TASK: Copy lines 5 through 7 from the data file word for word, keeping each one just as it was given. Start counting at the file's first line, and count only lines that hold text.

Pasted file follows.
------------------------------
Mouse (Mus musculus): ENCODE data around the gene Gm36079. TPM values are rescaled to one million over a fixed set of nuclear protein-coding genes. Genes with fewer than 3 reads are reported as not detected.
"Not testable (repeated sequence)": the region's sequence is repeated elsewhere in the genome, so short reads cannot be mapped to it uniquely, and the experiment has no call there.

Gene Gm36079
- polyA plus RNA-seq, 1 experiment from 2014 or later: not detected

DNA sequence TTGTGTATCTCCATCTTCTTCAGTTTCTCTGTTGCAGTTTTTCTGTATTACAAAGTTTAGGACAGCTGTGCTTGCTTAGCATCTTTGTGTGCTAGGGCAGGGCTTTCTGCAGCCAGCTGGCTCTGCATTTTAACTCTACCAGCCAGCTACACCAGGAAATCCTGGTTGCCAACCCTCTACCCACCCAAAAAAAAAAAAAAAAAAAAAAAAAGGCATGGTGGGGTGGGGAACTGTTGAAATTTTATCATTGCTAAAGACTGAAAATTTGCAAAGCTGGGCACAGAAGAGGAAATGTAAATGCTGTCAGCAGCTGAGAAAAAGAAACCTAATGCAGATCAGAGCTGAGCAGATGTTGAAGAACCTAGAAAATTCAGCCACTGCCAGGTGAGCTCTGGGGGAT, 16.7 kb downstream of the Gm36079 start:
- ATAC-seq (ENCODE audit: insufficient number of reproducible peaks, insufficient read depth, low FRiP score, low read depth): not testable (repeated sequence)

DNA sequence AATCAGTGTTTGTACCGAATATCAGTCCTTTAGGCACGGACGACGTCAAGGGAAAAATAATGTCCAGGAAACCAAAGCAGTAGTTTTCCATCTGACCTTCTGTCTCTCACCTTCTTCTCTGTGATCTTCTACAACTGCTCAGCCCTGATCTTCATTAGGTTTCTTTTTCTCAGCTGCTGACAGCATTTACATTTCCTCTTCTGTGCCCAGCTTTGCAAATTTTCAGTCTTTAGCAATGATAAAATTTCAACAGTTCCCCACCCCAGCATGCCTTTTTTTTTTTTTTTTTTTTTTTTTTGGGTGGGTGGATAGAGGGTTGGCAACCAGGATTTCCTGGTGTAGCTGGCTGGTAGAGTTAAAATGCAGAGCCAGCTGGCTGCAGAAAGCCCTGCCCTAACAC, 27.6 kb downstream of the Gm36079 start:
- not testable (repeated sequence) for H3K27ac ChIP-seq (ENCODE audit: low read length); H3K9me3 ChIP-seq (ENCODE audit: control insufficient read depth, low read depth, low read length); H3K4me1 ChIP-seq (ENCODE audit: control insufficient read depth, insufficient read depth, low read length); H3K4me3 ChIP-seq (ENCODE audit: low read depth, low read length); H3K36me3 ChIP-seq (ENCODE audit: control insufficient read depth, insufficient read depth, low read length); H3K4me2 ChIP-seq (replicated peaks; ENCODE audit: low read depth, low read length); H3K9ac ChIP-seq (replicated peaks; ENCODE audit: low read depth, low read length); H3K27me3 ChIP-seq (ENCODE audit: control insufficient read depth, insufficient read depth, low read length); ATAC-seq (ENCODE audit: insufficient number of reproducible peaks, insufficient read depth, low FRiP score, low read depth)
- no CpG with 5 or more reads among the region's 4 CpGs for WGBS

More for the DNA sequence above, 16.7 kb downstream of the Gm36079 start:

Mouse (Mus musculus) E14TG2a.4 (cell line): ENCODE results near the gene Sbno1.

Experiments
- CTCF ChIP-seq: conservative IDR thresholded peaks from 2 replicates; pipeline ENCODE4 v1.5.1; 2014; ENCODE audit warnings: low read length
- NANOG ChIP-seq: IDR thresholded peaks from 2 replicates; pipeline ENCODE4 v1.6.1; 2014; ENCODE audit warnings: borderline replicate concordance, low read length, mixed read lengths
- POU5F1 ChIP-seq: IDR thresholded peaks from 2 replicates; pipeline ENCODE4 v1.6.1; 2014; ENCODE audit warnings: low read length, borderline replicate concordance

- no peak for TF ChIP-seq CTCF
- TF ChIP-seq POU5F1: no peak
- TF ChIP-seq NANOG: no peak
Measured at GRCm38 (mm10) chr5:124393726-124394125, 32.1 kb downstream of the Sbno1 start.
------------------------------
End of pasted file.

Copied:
DNA sequence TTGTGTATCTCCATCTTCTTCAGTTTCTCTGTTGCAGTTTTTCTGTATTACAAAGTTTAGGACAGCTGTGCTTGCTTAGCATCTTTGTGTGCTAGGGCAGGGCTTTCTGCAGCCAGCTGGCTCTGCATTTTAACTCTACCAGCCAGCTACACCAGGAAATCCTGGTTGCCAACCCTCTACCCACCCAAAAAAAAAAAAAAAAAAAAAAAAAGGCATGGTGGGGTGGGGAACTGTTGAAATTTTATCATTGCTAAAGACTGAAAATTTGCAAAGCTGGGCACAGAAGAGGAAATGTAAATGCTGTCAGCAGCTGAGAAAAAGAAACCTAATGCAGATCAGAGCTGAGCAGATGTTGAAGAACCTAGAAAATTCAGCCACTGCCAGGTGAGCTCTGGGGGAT, 16.7 kb downstream of the Gm36079 start:
- ATAC-seq (ENCODE audit: insufficient number of reproducible peaks, insufficient read depth, low FRiP score, low read depth): not testable (repeated sequence)

DNA sequence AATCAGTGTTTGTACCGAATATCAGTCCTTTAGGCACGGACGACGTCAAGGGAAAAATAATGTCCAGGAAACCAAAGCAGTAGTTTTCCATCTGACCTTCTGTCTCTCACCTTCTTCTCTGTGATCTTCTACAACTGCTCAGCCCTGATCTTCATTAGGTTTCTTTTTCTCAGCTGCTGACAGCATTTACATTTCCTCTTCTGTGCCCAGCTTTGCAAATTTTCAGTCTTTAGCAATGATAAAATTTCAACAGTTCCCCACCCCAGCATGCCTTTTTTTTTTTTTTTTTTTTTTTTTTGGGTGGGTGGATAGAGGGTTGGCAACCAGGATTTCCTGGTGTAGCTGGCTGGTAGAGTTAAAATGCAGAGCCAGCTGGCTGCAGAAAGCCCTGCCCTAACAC, 27.6 kb downstream of the Gm36079 start: